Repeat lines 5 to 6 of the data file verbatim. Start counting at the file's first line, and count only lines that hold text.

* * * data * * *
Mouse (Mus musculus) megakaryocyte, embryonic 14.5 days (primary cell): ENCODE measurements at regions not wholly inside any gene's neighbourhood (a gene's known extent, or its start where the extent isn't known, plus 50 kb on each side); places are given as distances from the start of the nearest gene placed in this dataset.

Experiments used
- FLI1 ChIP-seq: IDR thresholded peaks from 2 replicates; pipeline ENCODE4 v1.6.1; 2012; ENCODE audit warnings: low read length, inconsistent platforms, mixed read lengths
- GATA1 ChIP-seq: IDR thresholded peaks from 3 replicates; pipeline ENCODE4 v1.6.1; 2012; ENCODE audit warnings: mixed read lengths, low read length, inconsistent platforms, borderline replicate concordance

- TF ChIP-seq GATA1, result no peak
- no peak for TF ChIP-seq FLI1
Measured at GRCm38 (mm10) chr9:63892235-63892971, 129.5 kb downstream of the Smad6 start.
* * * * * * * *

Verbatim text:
- TF ChIP-seq GATA1, result no peak
- no peak for TF ChIP-seq FLI1